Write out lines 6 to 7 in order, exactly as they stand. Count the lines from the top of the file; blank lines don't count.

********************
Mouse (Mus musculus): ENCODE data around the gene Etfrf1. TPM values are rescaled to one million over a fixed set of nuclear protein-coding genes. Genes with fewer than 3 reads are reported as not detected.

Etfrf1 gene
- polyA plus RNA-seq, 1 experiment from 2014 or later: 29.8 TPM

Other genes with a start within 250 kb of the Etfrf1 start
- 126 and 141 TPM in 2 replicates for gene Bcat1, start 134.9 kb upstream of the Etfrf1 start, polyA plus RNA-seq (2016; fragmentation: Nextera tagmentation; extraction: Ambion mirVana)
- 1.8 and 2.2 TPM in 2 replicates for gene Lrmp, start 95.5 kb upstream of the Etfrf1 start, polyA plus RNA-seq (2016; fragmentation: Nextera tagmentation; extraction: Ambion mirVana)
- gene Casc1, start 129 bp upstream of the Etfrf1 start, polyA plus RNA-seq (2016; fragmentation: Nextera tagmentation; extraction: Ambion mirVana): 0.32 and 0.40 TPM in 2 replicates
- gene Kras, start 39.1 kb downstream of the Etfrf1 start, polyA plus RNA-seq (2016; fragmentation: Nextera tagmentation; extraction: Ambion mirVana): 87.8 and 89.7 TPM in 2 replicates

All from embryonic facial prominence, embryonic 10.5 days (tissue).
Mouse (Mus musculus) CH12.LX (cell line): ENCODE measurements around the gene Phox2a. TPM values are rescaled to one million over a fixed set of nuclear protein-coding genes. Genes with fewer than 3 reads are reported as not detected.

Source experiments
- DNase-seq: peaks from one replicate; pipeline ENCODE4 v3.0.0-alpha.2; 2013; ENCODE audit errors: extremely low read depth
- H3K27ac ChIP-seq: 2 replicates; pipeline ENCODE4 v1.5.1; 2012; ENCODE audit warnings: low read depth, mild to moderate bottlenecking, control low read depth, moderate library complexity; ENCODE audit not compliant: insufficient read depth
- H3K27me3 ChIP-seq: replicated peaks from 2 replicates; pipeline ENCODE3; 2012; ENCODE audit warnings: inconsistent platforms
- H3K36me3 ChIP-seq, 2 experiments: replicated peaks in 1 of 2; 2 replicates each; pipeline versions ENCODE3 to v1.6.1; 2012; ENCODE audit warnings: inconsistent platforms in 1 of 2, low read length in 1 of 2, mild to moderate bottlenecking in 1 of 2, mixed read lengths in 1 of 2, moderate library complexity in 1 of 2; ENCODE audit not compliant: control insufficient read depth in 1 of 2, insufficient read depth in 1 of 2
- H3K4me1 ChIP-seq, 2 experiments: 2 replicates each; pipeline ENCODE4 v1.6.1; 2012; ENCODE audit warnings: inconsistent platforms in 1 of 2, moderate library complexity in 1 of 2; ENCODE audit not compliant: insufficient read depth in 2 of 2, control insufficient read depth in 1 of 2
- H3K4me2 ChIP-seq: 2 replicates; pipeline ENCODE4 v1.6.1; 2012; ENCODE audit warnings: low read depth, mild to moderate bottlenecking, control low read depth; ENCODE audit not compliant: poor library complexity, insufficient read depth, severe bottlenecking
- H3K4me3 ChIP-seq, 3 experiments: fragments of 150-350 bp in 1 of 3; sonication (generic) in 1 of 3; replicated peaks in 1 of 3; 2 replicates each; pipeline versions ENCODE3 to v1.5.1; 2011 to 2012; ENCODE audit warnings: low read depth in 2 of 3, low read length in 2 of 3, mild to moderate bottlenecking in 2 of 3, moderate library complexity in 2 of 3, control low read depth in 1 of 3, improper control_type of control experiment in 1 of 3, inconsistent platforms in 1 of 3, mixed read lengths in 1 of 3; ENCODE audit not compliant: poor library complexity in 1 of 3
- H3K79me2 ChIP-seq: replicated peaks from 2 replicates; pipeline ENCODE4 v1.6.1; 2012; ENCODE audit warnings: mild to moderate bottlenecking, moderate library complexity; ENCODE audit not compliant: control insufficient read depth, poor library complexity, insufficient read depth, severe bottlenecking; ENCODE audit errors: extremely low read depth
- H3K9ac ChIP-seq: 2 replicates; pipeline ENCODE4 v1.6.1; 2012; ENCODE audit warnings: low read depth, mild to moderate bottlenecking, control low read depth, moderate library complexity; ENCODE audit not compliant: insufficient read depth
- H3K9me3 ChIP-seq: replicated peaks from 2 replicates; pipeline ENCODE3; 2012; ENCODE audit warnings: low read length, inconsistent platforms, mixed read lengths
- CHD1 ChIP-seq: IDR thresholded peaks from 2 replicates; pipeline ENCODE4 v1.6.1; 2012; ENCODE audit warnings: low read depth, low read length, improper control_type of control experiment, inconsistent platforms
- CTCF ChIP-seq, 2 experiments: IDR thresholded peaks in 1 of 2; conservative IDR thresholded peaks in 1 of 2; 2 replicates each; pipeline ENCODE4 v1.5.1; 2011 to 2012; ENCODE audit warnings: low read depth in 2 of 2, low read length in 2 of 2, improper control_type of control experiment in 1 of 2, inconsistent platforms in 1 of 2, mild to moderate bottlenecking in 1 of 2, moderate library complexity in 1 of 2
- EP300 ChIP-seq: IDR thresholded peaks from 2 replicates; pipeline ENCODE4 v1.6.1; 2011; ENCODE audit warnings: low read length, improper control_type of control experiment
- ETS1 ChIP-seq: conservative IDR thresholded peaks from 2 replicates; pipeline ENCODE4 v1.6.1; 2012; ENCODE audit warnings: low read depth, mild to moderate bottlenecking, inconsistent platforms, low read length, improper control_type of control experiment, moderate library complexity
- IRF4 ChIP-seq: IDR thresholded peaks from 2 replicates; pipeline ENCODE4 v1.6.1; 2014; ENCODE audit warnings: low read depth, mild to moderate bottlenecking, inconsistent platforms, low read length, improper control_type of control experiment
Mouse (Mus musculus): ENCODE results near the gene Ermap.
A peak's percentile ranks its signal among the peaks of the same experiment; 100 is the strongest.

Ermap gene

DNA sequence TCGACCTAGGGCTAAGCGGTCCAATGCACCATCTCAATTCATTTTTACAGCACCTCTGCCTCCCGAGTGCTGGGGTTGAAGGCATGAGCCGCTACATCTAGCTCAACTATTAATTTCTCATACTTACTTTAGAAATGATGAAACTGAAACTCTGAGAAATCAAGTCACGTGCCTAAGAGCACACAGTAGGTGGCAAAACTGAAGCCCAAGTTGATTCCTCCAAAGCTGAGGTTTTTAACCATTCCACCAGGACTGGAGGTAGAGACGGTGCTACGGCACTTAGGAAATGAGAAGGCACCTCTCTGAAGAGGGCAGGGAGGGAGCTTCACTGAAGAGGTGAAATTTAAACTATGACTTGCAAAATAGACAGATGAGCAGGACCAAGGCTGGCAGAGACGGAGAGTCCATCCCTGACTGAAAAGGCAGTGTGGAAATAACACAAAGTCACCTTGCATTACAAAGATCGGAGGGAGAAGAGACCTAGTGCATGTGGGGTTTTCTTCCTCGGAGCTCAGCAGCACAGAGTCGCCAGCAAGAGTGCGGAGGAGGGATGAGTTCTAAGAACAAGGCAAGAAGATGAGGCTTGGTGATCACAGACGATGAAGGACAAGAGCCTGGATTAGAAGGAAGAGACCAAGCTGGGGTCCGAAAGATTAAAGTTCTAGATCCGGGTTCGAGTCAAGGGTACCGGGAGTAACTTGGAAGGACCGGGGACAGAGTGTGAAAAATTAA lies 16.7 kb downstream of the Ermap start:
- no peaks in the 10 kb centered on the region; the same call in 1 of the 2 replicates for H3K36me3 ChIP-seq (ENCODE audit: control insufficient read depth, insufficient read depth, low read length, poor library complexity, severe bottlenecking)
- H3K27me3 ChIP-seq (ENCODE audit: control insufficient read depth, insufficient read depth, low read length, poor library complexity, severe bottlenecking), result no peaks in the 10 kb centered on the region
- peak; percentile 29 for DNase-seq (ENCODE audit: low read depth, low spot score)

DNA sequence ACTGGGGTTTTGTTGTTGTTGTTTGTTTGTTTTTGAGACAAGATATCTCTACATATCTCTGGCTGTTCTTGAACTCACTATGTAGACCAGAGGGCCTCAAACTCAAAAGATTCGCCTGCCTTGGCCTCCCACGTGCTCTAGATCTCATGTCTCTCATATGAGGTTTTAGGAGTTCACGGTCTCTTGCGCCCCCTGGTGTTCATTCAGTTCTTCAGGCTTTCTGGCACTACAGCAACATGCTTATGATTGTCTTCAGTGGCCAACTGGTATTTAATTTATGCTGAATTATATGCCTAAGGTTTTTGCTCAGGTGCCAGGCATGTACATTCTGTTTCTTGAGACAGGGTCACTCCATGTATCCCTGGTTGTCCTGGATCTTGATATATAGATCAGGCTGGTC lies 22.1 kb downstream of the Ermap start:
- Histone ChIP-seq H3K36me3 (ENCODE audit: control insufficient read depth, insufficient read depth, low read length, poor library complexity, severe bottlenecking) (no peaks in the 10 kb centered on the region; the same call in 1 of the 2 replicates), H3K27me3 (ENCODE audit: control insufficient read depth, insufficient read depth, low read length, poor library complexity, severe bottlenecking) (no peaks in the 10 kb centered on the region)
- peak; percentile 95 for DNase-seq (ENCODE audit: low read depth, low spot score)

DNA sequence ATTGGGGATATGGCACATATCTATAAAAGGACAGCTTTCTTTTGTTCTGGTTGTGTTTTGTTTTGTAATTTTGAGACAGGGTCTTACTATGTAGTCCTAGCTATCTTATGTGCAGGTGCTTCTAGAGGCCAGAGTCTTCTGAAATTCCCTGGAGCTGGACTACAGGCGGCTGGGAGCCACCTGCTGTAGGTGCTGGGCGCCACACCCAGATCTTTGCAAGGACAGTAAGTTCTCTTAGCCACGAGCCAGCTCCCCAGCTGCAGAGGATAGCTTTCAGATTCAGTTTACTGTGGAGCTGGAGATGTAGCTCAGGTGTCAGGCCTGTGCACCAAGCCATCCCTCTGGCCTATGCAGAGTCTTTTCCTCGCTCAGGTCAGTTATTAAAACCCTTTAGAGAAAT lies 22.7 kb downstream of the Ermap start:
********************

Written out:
- 1.8 and 2.2 TPM in 2 replicates for gene Lrmp, start 95.5 kb upstream of the Etfrf1 start, polyA plus RNA-seq (2016; fragmentation: Nextera tagmentation; extraction: Ambion mirVana)
- gene Casc1, start 129 bp upstream of the Etfrf1 start, polyA plus RNA-seq (2016; fragmentation: Nextera tagmentation; extraction: Ambion mirVana): 0.32 and 0.40 TPM in 2 replicates